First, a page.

Type 1 diabetes is an uncommon autoimmune disorder with well-understood pathogenesis. The body’s immunity starts attacking insulin-producing beta-cells in the pancreas in this condition. This causes absolute insulin deficiency. Since, in type 1 diabetes, the pancreas cannot produce insulin anymore, this kind of diabetes is only treated with insulin. However, most people (above 90%) live with type 2 diabetes. Type 2 diabetes is a lifestyle disorder. It is a condition caused by high-calorie intake, glucotoxicity, and a sedentary lifestyle. Insulin resistance means glucose cannot enter the cells, and thus they start starving. As one can see, in type 2 diabetes, the body is still producing some insulin. However, due to insulin resistance, this insulin stops working. The pancreas starts producing more insulin until it cannot cope with the increasing demand. Since, in type 2 diabetes, not all beta cells in the pancreas are dead, it is still possible to reverse or prevent the condition through lifestyle intervention. What weight loss does is renew insulin sensitivity. It especially sensitizes skeletal muscles and liver cells to insulin and thus helps prevent diabetes. Therefore, exercise and weight loss are the most effective ways of diabetes prevention.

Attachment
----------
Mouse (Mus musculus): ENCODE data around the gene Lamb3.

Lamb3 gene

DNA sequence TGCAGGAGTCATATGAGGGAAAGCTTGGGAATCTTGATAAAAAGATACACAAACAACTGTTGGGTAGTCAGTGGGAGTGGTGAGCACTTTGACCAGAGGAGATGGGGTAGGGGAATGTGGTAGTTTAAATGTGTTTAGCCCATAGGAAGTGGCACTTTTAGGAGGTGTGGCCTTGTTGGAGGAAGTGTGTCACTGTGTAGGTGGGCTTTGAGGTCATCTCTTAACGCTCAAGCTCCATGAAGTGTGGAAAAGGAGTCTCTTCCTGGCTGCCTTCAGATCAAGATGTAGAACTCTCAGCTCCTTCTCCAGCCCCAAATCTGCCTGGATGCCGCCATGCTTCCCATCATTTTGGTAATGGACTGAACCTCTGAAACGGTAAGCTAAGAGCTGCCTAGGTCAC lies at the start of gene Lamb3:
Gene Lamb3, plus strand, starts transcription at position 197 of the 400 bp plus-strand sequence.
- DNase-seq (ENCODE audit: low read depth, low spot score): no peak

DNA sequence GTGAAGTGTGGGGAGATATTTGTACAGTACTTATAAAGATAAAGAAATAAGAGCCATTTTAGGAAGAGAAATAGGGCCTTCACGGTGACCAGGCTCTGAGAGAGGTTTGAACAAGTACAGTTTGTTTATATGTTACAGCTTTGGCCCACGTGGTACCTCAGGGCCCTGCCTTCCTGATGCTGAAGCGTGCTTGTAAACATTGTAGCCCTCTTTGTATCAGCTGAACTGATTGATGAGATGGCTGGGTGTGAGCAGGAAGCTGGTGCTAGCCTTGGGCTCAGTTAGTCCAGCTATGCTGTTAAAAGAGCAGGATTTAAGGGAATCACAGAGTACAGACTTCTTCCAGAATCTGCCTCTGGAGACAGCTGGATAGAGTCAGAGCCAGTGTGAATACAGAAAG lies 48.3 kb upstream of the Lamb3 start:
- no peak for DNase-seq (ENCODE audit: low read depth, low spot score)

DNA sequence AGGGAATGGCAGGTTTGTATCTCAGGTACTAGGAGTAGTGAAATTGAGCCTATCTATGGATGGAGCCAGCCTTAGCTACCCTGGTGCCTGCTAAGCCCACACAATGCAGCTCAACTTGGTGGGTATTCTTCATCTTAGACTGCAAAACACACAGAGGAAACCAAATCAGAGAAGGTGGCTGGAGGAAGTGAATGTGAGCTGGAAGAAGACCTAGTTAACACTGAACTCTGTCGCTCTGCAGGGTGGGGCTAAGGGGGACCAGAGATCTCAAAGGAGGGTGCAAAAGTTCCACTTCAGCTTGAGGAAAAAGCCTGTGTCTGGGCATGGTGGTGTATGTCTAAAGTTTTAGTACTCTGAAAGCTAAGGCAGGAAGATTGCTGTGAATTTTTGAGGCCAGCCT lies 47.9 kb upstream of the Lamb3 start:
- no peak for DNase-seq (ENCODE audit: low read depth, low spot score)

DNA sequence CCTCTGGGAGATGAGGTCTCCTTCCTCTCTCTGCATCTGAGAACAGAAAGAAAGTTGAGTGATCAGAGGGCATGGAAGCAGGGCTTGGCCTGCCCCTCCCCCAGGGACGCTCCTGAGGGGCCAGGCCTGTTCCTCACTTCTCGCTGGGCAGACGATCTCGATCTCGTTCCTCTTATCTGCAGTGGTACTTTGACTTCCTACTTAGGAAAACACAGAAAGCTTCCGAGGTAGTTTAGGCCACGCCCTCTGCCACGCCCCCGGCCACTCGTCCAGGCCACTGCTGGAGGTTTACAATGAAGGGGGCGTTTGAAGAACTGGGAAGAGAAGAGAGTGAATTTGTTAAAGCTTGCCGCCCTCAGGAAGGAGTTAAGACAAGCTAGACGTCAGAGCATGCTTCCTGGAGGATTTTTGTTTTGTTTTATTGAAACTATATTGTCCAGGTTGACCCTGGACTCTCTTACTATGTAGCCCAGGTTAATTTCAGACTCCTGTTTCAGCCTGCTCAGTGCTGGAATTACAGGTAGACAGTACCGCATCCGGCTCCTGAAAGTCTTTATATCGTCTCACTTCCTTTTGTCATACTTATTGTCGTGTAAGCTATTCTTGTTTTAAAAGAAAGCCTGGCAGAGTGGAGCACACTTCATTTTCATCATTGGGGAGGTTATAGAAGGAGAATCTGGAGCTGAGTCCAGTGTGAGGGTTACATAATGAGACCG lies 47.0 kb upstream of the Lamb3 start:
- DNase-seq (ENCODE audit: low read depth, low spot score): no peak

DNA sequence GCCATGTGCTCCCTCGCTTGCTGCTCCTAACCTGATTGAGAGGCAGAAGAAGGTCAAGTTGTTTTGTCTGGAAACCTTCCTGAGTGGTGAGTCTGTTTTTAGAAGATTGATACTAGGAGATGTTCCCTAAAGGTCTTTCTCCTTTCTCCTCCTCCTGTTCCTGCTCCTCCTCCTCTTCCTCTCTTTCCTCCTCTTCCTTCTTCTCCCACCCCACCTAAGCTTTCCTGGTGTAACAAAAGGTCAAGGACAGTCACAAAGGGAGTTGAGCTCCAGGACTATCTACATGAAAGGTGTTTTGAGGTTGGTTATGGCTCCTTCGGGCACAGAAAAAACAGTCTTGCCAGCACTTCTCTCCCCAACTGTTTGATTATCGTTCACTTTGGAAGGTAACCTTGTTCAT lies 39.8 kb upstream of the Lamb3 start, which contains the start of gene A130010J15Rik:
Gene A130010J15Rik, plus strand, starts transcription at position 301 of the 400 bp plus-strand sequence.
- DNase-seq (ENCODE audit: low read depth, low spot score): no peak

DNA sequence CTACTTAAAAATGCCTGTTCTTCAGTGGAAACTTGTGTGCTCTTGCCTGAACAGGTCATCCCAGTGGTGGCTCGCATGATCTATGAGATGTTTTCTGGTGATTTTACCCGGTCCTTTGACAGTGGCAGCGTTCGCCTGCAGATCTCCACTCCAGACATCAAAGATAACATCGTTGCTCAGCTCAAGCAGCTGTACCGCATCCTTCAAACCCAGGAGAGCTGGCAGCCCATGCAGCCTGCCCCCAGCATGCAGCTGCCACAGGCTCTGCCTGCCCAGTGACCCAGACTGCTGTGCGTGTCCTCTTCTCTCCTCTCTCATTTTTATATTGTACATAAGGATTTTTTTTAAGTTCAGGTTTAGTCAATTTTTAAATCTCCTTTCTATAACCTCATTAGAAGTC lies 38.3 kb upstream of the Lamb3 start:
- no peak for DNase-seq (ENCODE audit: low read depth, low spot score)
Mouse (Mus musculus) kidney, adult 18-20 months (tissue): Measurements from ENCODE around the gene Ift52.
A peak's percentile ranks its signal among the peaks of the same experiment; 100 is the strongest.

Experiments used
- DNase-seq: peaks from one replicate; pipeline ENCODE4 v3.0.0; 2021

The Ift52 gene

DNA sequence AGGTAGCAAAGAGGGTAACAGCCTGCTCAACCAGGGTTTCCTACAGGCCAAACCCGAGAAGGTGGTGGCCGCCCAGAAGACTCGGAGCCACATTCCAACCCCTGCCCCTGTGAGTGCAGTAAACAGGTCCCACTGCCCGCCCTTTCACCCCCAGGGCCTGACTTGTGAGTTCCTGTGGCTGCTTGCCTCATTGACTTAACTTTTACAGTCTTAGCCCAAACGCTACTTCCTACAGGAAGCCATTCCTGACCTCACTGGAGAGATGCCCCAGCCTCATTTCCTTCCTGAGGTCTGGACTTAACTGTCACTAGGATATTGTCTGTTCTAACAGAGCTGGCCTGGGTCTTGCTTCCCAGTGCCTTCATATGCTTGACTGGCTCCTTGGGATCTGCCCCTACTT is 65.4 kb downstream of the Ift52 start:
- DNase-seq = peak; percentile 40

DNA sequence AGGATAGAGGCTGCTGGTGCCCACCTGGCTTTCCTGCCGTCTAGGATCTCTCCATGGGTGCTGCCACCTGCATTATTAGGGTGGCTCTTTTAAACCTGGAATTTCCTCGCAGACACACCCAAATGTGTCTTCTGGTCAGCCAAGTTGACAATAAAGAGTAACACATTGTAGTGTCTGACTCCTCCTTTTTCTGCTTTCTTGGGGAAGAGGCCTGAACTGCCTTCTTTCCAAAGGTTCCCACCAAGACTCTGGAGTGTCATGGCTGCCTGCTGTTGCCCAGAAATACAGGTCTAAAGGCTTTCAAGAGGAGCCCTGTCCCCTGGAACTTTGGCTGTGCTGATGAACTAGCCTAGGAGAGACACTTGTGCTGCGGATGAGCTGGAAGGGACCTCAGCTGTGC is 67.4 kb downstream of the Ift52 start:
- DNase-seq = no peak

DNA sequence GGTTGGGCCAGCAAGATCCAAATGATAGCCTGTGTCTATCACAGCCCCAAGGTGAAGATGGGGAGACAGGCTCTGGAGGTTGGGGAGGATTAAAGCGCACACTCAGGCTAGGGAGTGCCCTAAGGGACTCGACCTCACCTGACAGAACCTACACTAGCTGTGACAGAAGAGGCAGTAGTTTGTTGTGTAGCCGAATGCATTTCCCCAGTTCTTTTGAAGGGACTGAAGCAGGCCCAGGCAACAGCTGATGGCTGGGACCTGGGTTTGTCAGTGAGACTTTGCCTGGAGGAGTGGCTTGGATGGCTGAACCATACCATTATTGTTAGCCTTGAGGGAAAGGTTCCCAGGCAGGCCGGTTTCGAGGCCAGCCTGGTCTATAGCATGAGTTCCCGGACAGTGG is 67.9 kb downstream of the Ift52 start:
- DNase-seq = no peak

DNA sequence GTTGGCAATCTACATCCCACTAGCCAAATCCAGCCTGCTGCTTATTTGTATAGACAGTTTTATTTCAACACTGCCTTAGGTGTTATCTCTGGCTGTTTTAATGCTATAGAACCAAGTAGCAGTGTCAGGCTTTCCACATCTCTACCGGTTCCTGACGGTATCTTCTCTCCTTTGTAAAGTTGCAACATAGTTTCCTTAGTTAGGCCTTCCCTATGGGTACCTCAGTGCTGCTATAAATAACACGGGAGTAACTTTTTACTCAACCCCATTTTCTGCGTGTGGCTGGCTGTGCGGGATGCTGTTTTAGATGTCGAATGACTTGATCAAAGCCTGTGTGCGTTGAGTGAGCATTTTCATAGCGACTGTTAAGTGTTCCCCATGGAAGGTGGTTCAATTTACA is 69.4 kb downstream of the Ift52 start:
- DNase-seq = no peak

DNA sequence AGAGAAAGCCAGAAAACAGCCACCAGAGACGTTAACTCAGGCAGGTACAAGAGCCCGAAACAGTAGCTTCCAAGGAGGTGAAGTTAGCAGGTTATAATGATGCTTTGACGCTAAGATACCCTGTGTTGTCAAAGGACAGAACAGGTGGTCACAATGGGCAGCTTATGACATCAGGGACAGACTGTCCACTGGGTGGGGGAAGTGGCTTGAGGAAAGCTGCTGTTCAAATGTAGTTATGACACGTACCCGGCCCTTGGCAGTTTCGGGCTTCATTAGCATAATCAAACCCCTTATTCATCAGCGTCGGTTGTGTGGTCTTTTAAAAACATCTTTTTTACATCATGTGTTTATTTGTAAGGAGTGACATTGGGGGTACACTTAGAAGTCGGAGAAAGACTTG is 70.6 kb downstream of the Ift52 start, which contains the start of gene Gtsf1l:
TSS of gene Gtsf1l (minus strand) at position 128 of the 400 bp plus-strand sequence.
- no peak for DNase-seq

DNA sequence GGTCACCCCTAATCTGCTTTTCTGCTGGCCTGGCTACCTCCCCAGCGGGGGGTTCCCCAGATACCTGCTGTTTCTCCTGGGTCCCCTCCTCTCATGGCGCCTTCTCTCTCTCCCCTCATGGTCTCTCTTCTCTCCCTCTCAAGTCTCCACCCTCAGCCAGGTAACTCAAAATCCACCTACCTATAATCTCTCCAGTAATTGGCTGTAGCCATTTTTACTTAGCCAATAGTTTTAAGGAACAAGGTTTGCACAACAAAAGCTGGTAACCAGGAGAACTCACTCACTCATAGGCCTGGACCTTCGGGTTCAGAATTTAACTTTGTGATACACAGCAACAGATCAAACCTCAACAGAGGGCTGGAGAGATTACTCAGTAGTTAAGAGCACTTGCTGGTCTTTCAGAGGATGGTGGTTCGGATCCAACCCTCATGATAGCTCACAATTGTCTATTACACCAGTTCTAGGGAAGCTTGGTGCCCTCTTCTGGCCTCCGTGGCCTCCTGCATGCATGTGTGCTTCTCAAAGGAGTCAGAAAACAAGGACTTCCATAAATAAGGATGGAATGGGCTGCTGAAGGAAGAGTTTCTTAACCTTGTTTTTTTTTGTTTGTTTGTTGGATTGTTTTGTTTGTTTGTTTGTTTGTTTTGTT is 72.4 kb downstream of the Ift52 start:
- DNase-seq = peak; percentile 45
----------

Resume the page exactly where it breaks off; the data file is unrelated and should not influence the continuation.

Does weight loss help prevent diabetes?
Some of the early physicians in India and Greece noticed that diabetes was considerably associated with obesity. Thus, for centuries, physicians have been asking people to reduce calorie intake and body weight to prevent diabetes. However, observation is one thing, but evidence from controlled clinical studies is another. Interestingly, no one tried to find how much weight loss helped prevent diabetes until the 1990s. In the 1990s, experts realized an urgent need to understand how much weight loss can help prevent diabetes.